9.2 Leadership & Management


Traditional and Modern Theories of Leadership
1. Universalist and Behaviouralist theories

Universalist theories of leadership look at the personal qualities shared by great leaders.

The ‘Great Person Theory’ by Woods (1913) argues that great leaders are born and not made (nature effect). The theory looks into their qualities, the most common being charisma and interpersonal skills to inspire and lead others.

Behavioural theories of leadership look at the specific behaviours shown by leaders, instead of their personal qualities.

Stogdill & Coons from Ohio State University collated data from numerous studies and identified 2 distinct categories:

  1. Initiating Structure: Includes allocating tasks, creating groups and defining their goals, setting deadlines, and making sure they are met.
  2. Consideration: Expresses concern for workers and builds a rapport with them. They will show respect and trust towards workers. They will try to improve workers' performance by boosting self-confidence.

A study at the University of Michigan found 2 main types of behaviours shown by leaders:

  1. Task-Oriented Behaviours: behaviours focused on tasks. Leaders focus on initiating structure, setting targets, and supervising workers and their progress.
  2. Relationship Oriented Behaviours: They focus on the well-being of the workforce. Leaders take time to examine interpersonal relationships between workers and managers.

2. Adaptive Leadership
As organisations grow large and complex, traditional leadership forms may fail.
Heifitz et al. (2009) conceptualised adaptive leadership.

Adaptive Leadership = the art of mobilising people (in organisations/communities) to tackle tough issues, adapt, and thrive.

Traditional Leadership involves:

  • Directing others and maintaining organised norms and traditions.
  • Uses skills available and employs testes solutions.
  • Useful in certain times.

Adaptive Leadership involves:

  • Helping others find their inner authority.
  • Challenges traditions by exploring new work techniques and attempts to extend skills.
  • Employs new solutions which have not been tested.
  • Useful in uncertain times.

6 Principles of Adaptive Leadership:

  1. An adaptive leader requires a holistic POV.
  2. Identify challenges required and determine the nature of the change.
  3. Regulate distress for those experiencing it. Adaptive leaders must tolerate uncertainty and frustration and show confidence.
  4. Should be open to contrasting POV and should confront issues directly.
  5. Allow workers to use knowledge from life experiences, rather than directing them how to solve issues. Allow them to recognise they are best equipped to solve problems themselves.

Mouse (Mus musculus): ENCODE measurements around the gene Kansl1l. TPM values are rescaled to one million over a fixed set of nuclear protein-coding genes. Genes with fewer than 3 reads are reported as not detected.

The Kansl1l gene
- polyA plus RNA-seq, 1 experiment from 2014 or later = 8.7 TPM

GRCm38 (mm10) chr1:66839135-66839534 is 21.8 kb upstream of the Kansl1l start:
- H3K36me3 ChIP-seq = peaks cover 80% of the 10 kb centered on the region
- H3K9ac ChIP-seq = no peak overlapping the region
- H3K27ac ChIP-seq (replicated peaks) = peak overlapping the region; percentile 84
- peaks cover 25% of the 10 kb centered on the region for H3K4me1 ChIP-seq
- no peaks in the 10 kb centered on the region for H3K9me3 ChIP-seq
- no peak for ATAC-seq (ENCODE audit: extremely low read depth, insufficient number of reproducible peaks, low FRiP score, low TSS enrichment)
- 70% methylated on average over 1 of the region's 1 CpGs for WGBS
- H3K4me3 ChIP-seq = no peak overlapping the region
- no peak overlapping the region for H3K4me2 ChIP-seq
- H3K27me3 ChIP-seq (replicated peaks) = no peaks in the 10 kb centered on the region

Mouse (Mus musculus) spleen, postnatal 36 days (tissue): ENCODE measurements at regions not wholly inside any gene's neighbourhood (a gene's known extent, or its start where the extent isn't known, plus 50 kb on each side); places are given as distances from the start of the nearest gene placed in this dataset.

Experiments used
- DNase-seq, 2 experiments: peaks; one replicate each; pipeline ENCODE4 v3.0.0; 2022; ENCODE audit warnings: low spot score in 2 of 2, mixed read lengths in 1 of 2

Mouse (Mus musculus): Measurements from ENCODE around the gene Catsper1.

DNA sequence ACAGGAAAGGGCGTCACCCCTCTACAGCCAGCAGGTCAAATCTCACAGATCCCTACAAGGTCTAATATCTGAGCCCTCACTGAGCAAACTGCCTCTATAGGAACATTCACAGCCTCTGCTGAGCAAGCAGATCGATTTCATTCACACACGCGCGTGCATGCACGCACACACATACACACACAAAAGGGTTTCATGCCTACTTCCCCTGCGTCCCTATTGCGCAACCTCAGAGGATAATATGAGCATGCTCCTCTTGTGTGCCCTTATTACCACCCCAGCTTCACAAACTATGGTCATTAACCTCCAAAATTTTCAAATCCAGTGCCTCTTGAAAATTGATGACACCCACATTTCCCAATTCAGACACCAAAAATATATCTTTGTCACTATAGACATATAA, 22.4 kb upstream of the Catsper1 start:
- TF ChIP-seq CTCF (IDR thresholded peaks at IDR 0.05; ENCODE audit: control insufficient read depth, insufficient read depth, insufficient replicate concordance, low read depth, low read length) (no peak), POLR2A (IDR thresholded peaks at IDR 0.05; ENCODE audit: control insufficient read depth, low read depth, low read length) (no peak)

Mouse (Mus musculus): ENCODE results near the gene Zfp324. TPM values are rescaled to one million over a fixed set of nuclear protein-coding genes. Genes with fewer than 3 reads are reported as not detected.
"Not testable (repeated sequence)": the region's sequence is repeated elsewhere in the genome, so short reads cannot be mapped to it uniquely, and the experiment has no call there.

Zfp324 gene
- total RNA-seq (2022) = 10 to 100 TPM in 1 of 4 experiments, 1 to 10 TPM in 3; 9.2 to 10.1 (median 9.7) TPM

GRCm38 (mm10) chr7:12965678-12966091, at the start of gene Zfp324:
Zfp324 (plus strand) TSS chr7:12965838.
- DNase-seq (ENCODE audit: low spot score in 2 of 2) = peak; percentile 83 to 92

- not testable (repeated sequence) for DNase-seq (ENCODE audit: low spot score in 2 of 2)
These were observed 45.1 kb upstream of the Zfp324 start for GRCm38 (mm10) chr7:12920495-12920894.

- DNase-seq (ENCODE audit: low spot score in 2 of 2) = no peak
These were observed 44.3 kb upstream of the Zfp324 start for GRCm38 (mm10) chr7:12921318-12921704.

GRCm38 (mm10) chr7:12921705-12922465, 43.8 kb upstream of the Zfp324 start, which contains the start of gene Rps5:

6. Adaptive leaders must listen to the voices and opinions of the workers from below. Ignoring them may be fatal to the organisation.

As an example, Heifitz refers to the ’12 Angry Men’ where Henry Fonda plays the only juror that voted ‘not guilty’. This encourages the other jurors to explore their biases and look at the evidence from different perspectives. This is a display of adaptive leadership.

3. The 3 Leadership Levels, OR 3 Ps of Leadership
James Scouller (2011) published the 3 Ps of Leadership model, which are: Public leadership, Private leadership, and Personal leadership.


Personal leadership involves the leadership skills, beliefs, emotions, and ‘leadership presence’, and subconscious behaviour.
Scouller sees personal leadership as the most powerful level because its effect spreads (ripples) outward to the outer 2 levels. Hence, why the 4 arrows on the diagram point outward in the diagram.

Nature vs. Nurture

  1. The Great Person Theory is on the nature side as they say that leaders are born; not made.
  2. However, Scouller talks about behaviours and skills, and the Ohio State University identifies the behaviour of leaders, and behaviours are something that can be learnt/developed.
  3. Heifetz et al. also suggests that leadership skills can be learned skills are adaptable.

Individual vs. Situational Explanation:

  1. The 3 Ps model & the Theory of Adaptive Leadership shows that different leadership skills are required for different situations.
    For example, when trying to persuade an individual vs. trying to persuade a group.
  2. Heifetz’s Theory of Adaptive Leadership also says that choosing the type of leadership to display (traditional or adaptive) depends on whether the situation is one of certainty or uncertainty.
  3. Individual factors may influence the extent to which adaptive leadership is provided, and the extent to which personal leadership skills are developed.

Individual vs. Situational Explanation
Theories have been applied to real life and proven to be successful in organisations as there were positive effects.

Individual vs. Situational Explanation
Research by the Ohio State University and the University of Michigan had drawn conclusions from huge amounts of data; hence findings can be easily organised.

Leadership Style
1. Leadership-Effectiveness
Fiedler (1967) proposed the Theory of Leadership Effectiveness which focused on the interaction between the style of leadership, and the situation.
The theory points out that different leadership styles will be effective in different situations and organisations, because of the organisation type, the type of power, and the level of power they hold.

To measure leadership effectiveness, Fiedler developed the LPC, OR the Least Preferred Co-worker scale. The LPC scale was assumed to be equally unpleasant, so Fiedler interpreted the scores to understand the person taking the test.

A low LPC score would mean the person is task-oriented and gave harsh ratings to their LPC.
A high LPC score meant they are relationship-oriented and that they gave positive ratings to their LPC as well.

2. The Situational Theory of Leadership
Hersey & Blanchard’s (1988) Situational Theory of Leadership proposed that there is no single effective leadership style. A truly effective leader must adapt their leadership style to suit the situation.

The 2 key concepts in the model are leadership style and group maturity. An effective leader must be relevant to the task and should be able to tailor their leadership style to the maturity level of the group.

Maturity = capacity to set high but attainable goals, and take responsibility for tasks.

4 Types of Leader Behaviour from this theory:

  1. Directing: The leader defines the role of the members and will explain the task.
  2. Coaching: The leader is still directive but, includes more 2-way communication. Leaders’ relationship skills make members feel a part of the process.
  3. Supporting: The leader provides less direction, and there is shared decision-making.
  4. Delegating: The leader delegates responsibility but, monitors them.

The right leadership style depends on the group being led.

The theory identifies 2 levels of member immaturity: